13-25 – ​Cadet Conflict Management System

Cadet Administrative and Training Orders (CATOs)


1. This order describes the policy for cadets using the Cadet Conflict Management System (CCMS) and its application in managing conflict situations in the Canadian Cadet Movement (CCM).


2. The CCMS encompasses a range of conflict resolution processes (power-based, rights-based and interest-based) that are available to manage cadet-duty related conflicts. The CCMS encourages an emphasis on prevention of conflict through training and awareness and a principle of early resolution through interest-based Alternative Dispute Resolution (ADR) processes. ADR is the preferred conflict resolution approach of the CCM and Canadian Forces (CF). The CCMS identifies and establishes linkages and access points between all conflict resolution processes. Effective application of the CCMS will aid cadets and adults in preventing conflict, and as required, effectively resolving conflict at the lowest possible level.

3. The three approaches are defined as:

  1. Power-based. A power-based approach is an approach in which the decision-maker (person with the authority and thus power) determines how the situation is resolved;
  2. Rights-based. A rights-based approach utilizes formal doctrine or procedure to resolve the conflict. This approach bases decisions on relevant policies, directives and, if applicable, findings in investigations; and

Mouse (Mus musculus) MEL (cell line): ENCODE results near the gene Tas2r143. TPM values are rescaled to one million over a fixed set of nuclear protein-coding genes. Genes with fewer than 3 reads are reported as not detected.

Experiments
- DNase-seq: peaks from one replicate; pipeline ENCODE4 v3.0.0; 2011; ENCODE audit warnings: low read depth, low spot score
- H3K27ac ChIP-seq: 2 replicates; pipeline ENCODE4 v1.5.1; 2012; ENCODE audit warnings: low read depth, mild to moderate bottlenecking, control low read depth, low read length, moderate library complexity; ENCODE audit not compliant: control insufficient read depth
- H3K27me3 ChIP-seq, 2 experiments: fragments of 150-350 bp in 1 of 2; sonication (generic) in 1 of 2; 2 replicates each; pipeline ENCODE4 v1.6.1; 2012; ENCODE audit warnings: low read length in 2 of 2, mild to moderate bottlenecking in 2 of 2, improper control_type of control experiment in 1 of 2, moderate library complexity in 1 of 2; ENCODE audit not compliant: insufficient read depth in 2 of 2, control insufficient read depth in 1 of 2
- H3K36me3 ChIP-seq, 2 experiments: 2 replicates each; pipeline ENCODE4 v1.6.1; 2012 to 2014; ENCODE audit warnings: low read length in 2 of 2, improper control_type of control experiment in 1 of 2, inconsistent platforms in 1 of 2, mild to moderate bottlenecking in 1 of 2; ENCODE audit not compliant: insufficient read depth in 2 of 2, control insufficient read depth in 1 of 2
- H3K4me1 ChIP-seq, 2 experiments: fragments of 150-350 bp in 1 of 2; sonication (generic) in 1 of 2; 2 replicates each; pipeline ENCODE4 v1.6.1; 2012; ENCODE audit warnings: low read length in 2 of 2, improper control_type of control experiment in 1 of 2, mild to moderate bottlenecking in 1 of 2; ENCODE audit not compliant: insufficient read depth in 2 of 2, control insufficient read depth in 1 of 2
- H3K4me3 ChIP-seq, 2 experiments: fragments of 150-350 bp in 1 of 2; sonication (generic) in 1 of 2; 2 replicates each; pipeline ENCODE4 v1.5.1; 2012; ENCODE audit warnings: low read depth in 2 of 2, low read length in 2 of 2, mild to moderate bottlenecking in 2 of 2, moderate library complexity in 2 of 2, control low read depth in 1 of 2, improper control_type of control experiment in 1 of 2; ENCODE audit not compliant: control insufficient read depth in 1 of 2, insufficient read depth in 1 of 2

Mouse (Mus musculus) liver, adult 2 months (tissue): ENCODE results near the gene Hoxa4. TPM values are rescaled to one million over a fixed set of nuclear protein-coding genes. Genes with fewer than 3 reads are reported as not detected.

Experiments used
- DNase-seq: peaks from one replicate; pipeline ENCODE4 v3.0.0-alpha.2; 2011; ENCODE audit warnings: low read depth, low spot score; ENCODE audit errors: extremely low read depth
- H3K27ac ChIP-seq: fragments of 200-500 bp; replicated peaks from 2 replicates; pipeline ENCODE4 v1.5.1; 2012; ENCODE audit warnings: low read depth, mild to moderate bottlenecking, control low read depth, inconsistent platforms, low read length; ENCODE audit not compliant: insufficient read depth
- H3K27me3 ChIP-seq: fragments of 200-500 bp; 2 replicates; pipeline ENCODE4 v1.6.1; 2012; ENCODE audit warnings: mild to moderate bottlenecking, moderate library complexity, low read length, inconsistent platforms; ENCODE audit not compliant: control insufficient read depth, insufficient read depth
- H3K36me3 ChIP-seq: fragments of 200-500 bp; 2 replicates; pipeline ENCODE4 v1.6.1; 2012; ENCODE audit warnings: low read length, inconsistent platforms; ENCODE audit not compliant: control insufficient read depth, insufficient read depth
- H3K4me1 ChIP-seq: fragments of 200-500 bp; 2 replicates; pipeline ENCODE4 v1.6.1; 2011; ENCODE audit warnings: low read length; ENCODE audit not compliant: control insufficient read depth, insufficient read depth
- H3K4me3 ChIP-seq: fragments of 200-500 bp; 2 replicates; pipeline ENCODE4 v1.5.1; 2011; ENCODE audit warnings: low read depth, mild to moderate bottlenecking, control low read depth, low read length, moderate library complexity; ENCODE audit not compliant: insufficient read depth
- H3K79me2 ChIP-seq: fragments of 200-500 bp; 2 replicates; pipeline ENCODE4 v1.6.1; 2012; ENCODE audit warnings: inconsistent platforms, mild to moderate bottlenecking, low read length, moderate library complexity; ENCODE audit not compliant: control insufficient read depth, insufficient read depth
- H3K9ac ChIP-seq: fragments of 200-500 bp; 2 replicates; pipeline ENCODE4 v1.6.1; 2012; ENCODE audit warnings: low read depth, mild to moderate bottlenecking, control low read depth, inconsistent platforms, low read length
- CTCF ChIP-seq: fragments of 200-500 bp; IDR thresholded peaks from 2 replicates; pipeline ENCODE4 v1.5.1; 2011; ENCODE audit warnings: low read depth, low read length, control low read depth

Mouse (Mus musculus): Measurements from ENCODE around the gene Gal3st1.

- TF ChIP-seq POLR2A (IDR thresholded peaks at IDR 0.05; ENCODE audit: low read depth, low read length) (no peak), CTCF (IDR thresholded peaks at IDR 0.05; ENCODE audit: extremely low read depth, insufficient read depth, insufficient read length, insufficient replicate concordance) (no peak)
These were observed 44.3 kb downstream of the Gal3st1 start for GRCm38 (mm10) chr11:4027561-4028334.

3. Interest-based. An interest-based approach focuses on the underlying needs/interests of the parties involved. Parties work together to create their own solutions to the situation based on their interests, needs and values. Interest-based approaches, also known as ADR, are often seen as alternatives to power-based and rights-based “formal” procedures.

4. ADR is an approach that encourages individuals to be collaborative in one-on-one dialogues or with the assistance of a third party to better understand the issues and needs from each others’ perspective and to come up with a mutually satisfactory solution.

5. Within the CCM, “ADR First” should be the response to situations of conflict and disagreement. This fundamental approach is a transformational shift in how we approach conflict with the intention of being an organization that deals with conflict when and where it occurs. If ADR is inappropriate or not suitable, then the various rights-based processes or power-based approaches for resolution are always available and accessible.

6. This order should be read in conjunction with the following references: CATO 13-24 Harassment Prevention & Resolution; CATO 15-22 Conduct & Discipline – Cadets; and CATO 25-05 Personal Relationships as well as DAODs 5046-0 Alternative Dispute Resolution and 5012-0 Harassment Preventions and Resolution.

Definitions and Abbreviations

7. For the purpose of this order:

conflict. an expressed struggle involving two or more parties resulting from a real or perceived difference in needs or values. Conflict is not inherently good or bad, but can have good or bad consequences depending on how it is handled. (conflit)